A pioneering study to gauge the toxicity of quantum dots in primates has found the tiny crystals to be safe over a one-year period, a hopeful outcome for doctors and scientists seeking new ways to battle diseases like cancer through nanomedicine. The research, which will appear on May 20 in Nature Nanotechnology online, is likely the first to test the safety of quantum dots in primates.
In the study, scientists found that four rhesus monkeys injected with cadmium-selenide quantum dots remained in normal health over 90 days. Blood and biochemical markers stayed in typical ranges, and major organs developed no abnormalities. The animals didn’t lose weight. Two monkeys observed for an additional year also showed no signs of illness.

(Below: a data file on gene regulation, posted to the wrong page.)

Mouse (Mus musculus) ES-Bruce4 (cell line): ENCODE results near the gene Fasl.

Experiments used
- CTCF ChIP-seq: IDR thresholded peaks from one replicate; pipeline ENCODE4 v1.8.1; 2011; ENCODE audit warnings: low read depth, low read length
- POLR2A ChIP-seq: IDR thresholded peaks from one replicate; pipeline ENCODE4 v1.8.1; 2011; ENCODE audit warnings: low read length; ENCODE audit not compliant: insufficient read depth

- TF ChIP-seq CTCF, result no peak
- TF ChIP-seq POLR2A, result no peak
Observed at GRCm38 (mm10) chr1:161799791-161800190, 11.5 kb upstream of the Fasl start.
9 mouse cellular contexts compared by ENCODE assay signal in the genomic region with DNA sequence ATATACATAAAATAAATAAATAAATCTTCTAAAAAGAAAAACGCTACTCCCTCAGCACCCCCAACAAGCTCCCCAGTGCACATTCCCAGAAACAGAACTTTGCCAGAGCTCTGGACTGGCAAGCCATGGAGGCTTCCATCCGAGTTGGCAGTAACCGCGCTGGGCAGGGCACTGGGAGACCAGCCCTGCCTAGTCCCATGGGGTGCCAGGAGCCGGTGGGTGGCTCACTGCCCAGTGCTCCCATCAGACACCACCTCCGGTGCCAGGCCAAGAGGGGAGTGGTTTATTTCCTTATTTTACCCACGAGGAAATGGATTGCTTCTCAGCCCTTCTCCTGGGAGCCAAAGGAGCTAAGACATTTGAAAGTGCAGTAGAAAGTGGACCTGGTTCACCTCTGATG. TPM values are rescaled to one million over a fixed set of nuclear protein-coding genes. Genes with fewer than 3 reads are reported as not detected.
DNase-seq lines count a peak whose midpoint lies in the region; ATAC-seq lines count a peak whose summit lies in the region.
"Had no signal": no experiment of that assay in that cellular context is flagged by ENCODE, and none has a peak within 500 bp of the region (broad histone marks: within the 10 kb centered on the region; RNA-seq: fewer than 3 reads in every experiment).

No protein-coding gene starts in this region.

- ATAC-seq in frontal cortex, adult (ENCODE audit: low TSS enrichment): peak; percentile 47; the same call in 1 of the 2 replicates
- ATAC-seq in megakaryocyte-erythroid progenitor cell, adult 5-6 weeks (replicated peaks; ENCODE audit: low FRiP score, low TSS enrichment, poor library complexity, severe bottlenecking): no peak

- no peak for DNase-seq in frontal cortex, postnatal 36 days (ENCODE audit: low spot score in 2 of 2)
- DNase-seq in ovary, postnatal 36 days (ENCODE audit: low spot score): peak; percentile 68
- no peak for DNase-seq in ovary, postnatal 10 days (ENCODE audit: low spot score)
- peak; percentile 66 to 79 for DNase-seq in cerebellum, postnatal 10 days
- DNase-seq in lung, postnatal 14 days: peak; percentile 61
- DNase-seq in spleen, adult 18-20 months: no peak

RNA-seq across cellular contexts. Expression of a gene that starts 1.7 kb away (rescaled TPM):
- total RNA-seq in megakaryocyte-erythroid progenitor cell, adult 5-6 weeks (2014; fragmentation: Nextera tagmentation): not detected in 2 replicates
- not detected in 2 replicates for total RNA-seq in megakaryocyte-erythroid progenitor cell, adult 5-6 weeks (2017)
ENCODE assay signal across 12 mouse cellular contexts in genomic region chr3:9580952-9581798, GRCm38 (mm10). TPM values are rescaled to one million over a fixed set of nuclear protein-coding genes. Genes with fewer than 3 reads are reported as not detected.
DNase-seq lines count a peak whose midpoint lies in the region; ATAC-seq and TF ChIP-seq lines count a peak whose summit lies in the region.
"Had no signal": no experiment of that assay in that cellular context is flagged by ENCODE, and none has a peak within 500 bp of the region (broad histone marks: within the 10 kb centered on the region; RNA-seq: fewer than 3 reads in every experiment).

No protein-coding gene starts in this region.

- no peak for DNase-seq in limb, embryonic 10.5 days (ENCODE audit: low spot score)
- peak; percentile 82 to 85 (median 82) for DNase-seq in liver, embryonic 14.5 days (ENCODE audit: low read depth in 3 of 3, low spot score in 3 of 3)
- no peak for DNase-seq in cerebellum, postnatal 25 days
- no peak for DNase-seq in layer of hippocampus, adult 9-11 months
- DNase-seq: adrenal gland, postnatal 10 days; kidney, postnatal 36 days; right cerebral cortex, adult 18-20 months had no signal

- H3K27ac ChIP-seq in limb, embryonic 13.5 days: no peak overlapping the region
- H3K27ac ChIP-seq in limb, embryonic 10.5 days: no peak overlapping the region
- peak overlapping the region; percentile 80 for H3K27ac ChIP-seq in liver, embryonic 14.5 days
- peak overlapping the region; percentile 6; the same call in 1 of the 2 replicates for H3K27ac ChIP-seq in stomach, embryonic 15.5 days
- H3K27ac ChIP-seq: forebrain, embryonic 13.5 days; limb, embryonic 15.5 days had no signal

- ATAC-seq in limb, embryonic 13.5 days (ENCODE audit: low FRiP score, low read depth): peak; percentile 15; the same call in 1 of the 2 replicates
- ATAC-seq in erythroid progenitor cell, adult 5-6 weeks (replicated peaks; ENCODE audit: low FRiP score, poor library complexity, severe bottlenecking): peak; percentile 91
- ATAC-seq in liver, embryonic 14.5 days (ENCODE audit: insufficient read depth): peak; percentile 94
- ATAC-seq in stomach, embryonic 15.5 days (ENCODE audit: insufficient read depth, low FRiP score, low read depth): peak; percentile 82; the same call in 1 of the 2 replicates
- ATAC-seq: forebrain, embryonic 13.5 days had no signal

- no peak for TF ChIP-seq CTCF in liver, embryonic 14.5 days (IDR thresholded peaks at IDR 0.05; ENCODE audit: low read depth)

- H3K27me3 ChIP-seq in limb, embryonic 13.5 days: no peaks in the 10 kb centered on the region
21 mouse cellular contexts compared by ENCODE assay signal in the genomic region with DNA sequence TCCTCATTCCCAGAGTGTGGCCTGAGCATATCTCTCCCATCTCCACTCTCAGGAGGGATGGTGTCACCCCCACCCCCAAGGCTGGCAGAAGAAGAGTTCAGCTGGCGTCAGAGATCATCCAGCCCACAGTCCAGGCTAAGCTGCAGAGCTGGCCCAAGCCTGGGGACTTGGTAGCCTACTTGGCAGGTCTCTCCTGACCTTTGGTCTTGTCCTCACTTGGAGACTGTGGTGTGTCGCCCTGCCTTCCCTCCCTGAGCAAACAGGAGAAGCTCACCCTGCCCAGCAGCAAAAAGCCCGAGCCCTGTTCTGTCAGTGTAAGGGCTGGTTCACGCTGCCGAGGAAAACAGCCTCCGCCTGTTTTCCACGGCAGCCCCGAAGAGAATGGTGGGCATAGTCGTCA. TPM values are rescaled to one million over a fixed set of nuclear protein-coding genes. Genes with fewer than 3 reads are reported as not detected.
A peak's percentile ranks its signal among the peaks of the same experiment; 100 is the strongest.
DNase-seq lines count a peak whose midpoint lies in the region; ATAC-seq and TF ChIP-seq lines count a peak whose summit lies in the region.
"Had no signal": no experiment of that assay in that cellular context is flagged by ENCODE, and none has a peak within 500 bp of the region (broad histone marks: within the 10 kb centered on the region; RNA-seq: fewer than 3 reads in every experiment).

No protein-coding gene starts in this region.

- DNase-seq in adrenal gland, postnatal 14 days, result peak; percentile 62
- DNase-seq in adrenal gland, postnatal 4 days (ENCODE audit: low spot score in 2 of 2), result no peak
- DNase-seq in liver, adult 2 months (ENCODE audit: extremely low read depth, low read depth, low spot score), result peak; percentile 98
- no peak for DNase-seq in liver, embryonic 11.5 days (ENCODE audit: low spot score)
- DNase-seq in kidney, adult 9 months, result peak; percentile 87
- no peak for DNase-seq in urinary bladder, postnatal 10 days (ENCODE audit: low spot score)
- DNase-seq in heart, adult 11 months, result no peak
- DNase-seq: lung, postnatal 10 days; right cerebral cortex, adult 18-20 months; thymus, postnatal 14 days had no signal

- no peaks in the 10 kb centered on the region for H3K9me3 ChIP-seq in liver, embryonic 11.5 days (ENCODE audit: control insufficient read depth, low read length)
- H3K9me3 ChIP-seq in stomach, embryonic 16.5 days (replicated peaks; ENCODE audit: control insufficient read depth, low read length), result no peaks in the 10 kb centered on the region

Quantum dots are tiny luminescent crystals that glow brightly in different colors. Medical researchers are eyeing the crystals for use in image-guided surgery, light-activated therapies and sensitive diagnostic tests. Cadmium selenide quantum dots are among the most studied, with potential applications not only in medicine, but as components of solar cells, quantum computers, light-emitting diodes and more.